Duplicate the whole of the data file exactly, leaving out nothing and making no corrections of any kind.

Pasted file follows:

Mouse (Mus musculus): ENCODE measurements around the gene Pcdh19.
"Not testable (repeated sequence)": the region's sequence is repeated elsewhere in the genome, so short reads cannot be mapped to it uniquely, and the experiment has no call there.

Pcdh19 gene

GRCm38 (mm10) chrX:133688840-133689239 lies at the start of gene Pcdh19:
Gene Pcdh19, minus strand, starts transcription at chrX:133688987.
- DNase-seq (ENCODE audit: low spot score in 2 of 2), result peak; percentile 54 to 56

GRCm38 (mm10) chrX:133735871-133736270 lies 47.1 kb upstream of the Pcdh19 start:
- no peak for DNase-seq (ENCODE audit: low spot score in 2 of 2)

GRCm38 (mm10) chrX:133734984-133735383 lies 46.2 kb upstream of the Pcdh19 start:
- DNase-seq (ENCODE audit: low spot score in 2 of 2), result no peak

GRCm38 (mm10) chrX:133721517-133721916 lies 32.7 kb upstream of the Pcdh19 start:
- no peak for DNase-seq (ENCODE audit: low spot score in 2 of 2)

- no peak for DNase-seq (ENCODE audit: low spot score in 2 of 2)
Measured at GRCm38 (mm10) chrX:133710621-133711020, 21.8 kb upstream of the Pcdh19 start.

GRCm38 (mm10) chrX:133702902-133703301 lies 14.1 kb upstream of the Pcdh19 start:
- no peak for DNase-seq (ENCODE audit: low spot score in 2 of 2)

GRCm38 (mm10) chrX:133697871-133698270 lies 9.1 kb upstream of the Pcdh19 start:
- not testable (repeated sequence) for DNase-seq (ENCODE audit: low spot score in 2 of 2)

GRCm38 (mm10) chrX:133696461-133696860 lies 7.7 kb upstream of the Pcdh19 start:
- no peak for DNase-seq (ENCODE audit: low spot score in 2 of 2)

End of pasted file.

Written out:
Mouse (Mus musculus): ENCODE measurements around the gene Pcdh19.
"Not testable (repeated sequence)": the region's sequence is repeated elsewhere in the genome, so short reads cannot be mapped to it uniquely, and the experiment has no call there.

Pcdh19 gene

GRCm38 (mm10) chrX:133688840-133689239 lies at the start of gene Pcdh19:
Gene Pcdh19, minus strand, starts transcription at chrX:133688987.
- DNase-seq (ENCODE audit: low spot score in 2 of 2), result peak; percentile 54 to 56

GRCm38 (mm10) chrX:133735871-133736270 lies 47.1 kb upstream of the Pcdh19 start:
- no peak for DNase-seq (ENCODE audit: low spot score in 2 of 2)

GRCm38 (mm10) chrX:133734984-133735383 lies 46.2 kb upstream of the Pcdh19 start:
- DNase-seq (ENCODE audit: low spot score in 2 of 2), result no peak

GRCm38 (mm10) chrX:133721517-133721916 lies 32.7 kb upstream of the Pcdh19 start:
- no peak for DNase-seq (ENCODE audit: low spot score in 2 of 2)

- no peak for DNase-seq (ENCODE audit: low spot score in 2 of 2)
Measured at GRCm38 (mm10) chrX:133710621-133711020, 21.8 kb upstream of the Pcdh19 start.

GRCm38 (mm10) chrX:133702902-133703301 lies 14.1 kb upstream of the Pcdh19 start:
- no peak for DNase-seq (ENCODE audit: low spot score in 2 of 2)

GRCm38 (mm10) chrX:133697871-133698270 lies 9.1 kb upstream of the Pcdh19 start:
- not testable (repeated sequence) for DNase-seq (ENCODE audit: low spot score in 2 of 2)

GRCm38 (mm10) chrX:133696461-133696860 lies 7.7 kb upstream of the Pcdh19 start:
- no peak for DNase-seq (ENCODE audit: low spot score in 2 of 2)